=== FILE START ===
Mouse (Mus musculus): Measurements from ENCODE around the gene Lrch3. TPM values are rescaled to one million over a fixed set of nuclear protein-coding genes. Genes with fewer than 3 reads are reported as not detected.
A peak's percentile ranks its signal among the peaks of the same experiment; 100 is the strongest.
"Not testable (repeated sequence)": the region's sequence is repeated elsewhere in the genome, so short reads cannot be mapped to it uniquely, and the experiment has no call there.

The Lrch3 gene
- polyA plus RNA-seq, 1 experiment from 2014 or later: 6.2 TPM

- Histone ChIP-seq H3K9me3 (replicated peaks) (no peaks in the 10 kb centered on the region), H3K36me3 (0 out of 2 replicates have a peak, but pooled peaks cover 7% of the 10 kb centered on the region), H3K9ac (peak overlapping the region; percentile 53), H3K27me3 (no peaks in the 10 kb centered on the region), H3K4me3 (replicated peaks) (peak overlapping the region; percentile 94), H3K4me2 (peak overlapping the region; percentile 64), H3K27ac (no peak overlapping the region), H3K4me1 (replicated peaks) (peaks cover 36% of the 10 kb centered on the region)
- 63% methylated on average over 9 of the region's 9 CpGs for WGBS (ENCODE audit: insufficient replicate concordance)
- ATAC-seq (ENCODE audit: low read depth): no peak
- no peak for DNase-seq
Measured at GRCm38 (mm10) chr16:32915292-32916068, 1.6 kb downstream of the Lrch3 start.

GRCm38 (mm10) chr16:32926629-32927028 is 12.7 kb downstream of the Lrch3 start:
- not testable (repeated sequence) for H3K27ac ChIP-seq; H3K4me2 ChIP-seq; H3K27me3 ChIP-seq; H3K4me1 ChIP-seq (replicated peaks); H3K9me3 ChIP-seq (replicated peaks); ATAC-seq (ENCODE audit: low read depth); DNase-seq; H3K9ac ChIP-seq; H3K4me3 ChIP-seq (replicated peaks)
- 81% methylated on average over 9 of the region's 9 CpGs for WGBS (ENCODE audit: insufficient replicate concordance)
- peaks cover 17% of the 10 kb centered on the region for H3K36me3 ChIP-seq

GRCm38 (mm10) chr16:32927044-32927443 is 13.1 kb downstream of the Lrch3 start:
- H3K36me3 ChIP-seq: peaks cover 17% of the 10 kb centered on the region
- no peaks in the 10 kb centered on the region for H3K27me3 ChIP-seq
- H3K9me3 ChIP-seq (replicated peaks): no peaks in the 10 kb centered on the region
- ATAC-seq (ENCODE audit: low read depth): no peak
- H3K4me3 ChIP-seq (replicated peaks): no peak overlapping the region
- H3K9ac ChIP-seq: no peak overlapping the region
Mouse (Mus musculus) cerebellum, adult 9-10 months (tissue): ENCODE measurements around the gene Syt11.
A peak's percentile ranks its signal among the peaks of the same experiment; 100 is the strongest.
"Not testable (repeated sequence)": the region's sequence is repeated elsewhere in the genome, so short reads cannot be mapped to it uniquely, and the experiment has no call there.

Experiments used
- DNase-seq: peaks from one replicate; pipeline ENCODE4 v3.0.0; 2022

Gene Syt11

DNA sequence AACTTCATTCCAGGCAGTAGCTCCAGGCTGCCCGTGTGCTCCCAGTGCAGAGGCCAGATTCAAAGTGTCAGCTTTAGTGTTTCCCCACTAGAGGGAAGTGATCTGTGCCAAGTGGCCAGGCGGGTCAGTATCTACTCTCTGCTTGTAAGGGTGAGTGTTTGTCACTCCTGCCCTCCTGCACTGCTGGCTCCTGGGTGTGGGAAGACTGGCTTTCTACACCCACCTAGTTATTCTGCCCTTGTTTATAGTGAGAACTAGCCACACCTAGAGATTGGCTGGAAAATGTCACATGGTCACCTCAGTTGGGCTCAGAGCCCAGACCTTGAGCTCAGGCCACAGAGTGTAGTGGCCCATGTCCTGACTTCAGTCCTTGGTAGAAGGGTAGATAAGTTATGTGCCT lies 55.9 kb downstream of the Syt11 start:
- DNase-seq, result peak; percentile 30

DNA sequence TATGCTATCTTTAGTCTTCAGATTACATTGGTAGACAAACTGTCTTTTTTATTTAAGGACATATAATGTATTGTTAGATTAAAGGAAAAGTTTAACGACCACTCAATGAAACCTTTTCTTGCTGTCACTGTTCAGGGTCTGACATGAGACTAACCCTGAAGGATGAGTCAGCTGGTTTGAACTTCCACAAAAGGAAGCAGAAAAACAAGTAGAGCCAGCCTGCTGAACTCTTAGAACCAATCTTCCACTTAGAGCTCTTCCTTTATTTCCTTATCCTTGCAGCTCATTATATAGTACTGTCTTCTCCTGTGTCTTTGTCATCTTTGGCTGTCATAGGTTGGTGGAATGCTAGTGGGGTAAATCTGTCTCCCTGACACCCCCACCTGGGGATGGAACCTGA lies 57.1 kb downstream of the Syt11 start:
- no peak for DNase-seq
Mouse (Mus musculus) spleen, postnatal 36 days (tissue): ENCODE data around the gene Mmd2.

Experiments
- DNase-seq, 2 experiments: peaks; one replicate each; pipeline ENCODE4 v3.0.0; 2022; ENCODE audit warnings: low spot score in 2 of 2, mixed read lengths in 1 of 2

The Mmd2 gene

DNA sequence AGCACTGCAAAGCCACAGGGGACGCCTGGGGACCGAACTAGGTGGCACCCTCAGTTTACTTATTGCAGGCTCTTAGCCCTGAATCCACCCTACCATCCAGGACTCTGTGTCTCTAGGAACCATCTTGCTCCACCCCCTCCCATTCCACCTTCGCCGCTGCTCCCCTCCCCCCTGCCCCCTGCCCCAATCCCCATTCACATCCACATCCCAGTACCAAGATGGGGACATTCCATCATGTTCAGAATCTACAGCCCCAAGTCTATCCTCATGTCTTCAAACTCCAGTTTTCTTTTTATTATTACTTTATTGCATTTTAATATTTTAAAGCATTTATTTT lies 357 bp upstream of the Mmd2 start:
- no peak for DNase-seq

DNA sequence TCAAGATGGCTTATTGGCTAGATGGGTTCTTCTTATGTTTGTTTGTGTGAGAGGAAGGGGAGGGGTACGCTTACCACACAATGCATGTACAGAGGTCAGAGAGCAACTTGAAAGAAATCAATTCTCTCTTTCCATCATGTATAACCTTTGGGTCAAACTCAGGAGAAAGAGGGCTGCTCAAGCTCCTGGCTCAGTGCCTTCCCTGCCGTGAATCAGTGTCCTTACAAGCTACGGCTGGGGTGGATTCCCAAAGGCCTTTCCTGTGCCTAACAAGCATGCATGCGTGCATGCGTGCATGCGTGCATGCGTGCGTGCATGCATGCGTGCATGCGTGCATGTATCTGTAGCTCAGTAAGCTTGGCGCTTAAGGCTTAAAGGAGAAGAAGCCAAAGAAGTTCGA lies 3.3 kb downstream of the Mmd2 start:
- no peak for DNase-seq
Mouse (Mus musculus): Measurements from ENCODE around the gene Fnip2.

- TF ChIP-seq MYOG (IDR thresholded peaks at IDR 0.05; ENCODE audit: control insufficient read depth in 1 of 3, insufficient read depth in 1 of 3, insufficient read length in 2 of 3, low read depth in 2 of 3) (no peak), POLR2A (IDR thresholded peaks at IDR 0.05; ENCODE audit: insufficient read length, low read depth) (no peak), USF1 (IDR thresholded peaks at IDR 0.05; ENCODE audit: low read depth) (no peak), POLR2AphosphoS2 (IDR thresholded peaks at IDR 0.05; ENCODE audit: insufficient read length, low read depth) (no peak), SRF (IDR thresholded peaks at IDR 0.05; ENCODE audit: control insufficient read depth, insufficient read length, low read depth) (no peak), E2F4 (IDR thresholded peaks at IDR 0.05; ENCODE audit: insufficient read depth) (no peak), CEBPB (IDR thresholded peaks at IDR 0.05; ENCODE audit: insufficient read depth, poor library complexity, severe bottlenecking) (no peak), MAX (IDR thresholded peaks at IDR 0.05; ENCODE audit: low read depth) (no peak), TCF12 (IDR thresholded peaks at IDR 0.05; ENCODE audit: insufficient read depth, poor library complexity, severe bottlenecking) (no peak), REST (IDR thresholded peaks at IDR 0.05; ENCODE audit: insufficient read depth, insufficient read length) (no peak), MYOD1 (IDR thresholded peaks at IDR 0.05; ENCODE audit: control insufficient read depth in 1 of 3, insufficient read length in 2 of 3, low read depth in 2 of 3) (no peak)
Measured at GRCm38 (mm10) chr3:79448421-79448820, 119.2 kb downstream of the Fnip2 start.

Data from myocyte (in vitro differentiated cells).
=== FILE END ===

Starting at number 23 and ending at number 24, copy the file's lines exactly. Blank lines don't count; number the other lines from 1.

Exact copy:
A peak's percentile ranks its signal among the peaks of the same experiment; 100 is the strongest.
"Not testable (repeated sequence)": the region's sequence is repeated elsewhere in the genome, so short reads cannot be mapped to it uniquely, and the experiment has no call there.